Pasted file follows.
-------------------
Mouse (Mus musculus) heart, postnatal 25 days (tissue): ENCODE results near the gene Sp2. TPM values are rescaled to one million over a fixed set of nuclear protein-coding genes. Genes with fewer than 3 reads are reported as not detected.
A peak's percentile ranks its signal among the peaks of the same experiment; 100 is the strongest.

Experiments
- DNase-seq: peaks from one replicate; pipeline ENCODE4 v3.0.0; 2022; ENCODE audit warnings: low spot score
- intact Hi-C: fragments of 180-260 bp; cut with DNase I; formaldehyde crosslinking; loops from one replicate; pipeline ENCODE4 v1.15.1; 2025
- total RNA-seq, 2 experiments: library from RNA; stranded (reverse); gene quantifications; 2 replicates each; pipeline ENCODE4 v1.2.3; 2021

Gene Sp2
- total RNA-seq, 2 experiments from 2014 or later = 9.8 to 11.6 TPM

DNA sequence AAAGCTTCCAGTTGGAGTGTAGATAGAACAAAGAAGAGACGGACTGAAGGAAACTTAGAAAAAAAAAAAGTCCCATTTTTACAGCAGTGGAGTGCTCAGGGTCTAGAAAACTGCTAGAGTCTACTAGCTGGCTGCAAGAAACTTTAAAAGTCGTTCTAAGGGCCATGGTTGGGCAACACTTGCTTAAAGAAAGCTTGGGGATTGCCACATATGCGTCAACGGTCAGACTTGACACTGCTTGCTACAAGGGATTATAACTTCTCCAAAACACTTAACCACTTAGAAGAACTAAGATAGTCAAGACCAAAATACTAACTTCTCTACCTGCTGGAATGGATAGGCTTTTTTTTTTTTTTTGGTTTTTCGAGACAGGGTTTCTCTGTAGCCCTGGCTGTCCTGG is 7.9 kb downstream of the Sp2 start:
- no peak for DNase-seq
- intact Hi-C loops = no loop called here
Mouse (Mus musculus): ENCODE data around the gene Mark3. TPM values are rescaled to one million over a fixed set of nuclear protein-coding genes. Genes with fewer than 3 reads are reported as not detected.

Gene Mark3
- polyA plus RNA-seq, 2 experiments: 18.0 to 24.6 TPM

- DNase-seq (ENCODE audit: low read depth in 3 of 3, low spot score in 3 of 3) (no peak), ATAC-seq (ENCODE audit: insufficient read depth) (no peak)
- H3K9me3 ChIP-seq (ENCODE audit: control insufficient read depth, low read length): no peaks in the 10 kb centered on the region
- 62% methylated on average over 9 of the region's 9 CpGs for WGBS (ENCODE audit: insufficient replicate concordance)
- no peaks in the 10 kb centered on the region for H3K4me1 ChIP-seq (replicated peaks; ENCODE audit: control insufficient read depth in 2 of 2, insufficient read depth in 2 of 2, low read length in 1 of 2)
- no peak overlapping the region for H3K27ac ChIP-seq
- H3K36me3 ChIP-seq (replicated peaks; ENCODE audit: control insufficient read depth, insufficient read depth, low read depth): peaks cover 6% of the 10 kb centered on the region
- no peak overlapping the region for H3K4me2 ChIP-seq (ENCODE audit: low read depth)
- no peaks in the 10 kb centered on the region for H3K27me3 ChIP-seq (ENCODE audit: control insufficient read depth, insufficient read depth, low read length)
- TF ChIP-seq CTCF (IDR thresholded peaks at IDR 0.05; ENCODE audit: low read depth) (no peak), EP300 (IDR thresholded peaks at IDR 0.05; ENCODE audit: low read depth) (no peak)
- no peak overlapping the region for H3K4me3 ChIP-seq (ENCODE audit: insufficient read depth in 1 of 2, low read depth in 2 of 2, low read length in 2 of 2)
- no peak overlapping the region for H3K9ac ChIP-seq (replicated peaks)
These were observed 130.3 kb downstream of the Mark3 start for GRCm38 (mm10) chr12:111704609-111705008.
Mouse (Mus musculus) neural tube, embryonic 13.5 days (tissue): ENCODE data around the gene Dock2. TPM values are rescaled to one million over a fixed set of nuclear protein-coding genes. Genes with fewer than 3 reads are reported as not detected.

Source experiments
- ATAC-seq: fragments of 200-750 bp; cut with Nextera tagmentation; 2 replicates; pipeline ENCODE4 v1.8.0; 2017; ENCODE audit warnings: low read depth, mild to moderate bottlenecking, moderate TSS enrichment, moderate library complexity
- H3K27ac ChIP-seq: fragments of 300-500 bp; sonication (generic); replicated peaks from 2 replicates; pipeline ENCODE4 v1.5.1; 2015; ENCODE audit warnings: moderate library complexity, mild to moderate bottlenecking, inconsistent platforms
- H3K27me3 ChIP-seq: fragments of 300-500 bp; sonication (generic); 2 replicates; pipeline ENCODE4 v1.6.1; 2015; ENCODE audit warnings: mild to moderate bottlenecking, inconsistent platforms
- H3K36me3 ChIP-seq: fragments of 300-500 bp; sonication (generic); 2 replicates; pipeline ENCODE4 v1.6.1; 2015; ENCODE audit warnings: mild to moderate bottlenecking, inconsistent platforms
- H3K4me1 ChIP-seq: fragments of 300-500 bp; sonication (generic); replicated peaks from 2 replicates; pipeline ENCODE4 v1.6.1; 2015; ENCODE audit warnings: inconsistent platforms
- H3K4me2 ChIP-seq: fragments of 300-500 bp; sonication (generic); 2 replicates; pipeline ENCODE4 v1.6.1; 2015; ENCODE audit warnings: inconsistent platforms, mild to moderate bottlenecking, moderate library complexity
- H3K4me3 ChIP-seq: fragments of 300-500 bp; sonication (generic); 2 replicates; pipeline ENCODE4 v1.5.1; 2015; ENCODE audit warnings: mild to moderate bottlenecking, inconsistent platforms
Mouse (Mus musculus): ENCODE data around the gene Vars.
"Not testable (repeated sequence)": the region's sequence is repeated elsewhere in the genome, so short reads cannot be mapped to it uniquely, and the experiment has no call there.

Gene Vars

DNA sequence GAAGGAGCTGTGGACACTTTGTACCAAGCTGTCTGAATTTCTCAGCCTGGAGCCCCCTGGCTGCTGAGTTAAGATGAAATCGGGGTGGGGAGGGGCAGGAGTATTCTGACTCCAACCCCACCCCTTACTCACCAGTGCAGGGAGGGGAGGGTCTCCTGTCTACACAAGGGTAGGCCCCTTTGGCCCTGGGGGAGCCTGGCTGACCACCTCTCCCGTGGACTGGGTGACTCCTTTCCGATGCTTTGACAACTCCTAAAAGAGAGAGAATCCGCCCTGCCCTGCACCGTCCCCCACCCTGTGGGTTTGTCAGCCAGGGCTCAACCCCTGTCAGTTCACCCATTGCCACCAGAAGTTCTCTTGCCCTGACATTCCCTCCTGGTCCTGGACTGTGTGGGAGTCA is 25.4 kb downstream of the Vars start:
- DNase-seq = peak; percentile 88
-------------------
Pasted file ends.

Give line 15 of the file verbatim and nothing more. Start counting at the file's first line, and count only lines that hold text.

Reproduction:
- DNase-seq (ENCODE audit: low read depth in 3 of 3, low spot score in 3 of 3) (no peak), ATAC-seq (ENCODE audit: insufficient read depth) (no peak)